Paul Erdős, arguably the most prolific mathematician in the twentieth century, was, by all accounts, rather eccentric. The Hungarian-born mathematician – who moved to the US before the start of WWII – lived out of a ragged suitcase that he famously dragged with him to scientific conferences, universities, and the homes of colleagues all over the world. He would show up unannounced on a colleague’s doorstep, proclaim gleefully, “My mind is open.” He then spent a few days working with his host, before moving on to surprise some other colleague at some other university. His meandering was so constant that it eventually earned him undue attention from the FBI. To his fellow mathematicians, he was an eccentric but lovable scientist. But to law enforcement officers during the Cold War, it was suspicious that he crossed the Iron Curtain with such ease. Indeed, Erdős was once arrested in 1941 for poking around a secret radio tower. “You see, I was thinking about mathematical theorems,” he explained to the authorities in his thick Hungarian accent. It took decades of tracking for the Bureau to finally believe him, concluding that his rambling was indeed just for the sake of math.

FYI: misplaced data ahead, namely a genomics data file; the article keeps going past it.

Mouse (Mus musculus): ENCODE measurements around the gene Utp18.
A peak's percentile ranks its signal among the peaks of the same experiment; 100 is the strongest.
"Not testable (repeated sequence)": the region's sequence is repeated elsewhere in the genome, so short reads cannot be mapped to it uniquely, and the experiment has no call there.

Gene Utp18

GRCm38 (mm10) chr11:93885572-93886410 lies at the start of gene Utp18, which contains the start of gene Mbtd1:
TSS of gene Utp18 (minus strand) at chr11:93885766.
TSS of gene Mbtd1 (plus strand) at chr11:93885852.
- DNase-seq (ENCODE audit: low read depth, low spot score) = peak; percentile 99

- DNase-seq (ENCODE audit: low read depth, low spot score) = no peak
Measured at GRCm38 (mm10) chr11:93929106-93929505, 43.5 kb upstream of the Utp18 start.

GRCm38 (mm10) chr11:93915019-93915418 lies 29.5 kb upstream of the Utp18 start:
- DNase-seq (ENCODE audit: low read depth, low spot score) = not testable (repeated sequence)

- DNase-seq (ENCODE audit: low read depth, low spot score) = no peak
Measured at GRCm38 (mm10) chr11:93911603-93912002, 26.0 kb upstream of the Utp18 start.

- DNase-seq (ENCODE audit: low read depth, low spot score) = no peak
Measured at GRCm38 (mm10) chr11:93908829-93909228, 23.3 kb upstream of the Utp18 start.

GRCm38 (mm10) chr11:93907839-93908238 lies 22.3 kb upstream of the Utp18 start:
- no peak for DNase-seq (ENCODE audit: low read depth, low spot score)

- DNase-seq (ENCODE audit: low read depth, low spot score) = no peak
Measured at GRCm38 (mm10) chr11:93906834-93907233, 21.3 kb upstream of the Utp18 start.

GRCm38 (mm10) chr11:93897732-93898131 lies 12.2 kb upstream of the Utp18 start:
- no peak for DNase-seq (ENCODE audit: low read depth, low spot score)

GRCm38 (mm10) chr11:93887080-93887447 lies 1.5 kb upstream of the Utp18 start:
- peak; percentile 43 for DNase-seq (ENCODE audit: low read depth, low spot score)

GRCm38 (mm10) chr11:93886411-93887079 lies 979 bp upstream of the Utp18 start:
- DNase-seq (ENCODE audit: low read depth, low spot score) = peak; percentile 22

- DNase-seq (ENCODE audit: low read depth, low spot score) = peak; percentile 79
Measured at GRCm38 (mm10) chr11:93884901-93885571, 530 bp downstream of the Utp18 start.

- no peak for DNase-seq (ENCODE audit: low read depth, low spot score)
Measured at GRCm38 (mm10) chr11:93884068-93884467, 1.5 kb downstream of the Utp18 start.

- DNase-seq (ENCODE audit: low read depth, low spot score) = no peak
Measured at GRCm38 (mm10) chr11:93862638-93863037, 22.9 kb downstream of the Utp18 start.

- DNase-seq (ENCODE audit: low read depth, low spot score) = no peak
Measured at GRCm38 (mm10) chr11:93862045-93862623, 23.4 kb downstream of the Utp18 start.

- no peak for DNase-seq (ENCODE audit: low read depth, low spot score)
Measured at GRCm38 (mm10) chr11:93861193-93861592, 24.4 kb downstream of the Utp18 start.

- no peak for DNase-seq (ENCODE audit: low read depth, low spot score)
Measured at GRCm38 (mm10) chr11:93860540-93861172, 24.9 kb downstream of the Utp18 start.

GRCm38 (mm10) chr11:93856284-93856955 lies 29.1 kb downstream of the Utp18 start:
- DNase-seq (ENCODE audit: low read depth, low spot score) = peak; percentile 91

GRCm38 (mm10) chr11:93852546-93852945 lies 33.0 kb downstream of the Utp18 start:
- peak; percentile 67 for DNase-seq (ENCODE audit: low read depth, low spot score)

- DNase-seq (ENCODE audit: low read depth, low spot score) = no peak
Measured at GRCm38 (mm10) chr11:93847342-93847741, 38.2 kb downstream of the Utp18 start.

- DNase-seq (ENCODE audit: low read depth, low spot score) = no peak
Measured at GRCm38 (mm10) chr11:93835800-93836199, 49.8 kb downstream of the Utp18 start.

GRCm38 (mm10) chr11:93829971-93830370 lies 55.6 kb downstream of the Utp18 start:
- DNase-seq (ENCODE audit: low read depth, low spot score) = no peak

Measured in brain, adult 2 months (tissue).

His whole life was, too. He had no wife, no children, no job, not even a home to tie him down. He earned enough in guest lecturer stipends from universities and from various mathematics awards to fund his travels and basic needs. He meticulously avoided any commitment that might stand in the way of his work. Before he died in 1996 at the age of 83, Erdős had written or coauthored a stunning 1,475 academic papers in collaboration with 511 colleagues. If total publication counts as a measure of productivity, how does Erdős’ number compare to the productivity of an ordinary scientist? It surely seems exceptional. But how exceptional?
1.1 How Much Do We Publish?